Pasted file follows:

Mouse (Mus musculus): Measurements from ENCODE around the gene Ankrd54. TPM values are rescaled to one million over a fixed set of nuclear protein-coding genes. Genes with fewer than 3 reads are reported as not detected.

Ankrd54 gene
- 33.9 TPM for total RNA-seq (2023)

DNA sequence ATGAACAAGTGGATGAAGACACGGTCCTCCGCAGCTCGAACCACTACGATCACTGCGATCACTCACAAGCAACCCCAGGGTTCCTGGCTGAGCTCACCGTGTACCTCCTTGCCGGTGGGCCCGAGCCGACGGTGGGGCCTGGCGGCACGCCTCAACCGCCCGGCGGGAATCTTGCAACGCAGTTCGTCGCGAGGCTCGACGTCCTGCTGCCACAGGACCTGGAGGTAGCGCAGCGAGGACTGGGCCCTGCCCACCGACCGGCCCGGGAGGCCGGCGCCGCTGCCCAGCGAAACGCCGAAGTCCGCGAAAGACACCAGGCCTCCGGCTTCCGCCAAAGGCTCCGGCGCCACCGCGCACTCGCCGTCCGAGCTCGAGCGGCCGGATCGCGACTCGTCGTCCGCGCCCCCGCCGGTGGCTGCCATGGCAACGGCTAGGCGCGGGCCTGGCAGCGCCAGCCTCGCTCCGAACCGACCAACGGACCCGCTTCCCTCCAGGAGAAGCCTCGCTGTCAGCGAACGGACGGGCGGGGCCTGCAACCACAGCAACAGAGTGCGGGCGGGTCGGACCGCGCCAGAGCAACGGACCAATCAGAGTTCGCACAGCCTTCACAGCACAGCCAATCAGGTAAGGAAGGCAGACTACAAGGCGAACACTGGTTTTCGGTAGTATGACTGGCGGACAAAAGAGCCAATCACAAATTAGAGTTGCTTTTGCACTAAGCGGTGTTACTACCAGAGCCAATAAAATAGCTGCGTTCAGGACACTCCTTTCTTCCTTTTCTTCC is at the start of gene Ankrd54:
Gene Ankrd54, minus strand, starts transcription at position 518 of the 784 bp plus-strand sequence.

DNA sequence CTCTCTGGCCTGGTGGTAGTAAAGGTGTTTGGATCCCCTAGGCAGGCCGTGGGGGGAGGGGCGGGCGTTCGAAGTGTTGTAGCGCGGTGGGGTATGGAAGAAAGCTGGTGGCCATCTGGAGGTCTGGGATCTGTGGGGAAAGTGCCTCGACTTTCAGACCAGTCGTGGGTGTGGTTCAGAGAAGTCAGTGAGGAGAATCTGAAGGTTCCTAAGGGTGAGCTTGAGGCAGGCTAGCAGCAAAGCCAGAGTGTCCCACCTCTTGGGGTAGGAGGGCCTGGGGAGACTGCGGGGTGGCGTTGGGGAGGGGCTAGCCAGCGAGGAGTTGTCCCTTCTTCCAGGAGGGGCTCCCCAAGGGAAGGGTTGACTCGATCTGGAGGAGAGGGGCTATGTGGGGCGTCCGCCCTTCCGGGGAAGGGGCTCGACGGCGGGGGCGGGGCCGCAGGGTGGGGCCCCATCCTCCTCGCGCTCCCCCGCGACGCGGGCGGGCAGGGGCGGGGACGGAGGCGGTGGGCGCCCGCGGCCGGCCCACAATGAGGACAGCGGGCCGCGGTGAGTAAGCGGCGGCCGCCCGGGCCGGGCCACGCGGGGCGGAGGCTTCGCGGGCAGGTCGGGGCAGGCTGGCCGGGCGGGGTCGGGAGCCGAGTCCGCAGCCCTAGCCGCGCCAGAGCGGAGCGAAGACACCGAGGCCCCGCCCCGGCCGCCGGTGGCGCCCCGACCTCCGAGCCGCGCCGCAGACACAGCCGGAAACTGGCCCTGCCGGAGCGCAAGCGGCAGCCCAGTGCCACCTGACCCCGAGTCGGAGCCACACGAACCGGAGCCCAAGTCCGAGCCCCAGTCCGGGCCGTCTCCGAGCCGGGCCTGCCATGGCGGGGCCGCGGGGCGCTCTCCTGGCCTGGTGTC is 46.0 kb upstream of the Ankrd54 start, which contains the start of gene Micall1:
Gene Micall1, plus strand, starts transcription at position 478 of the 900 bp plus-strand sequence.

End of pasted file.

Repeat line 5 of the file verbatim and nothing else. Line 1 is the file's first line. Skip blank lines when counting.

Gene Ankrd54, minus strand, starts transcription at position 518 of the 784 bp plus-strand sequence.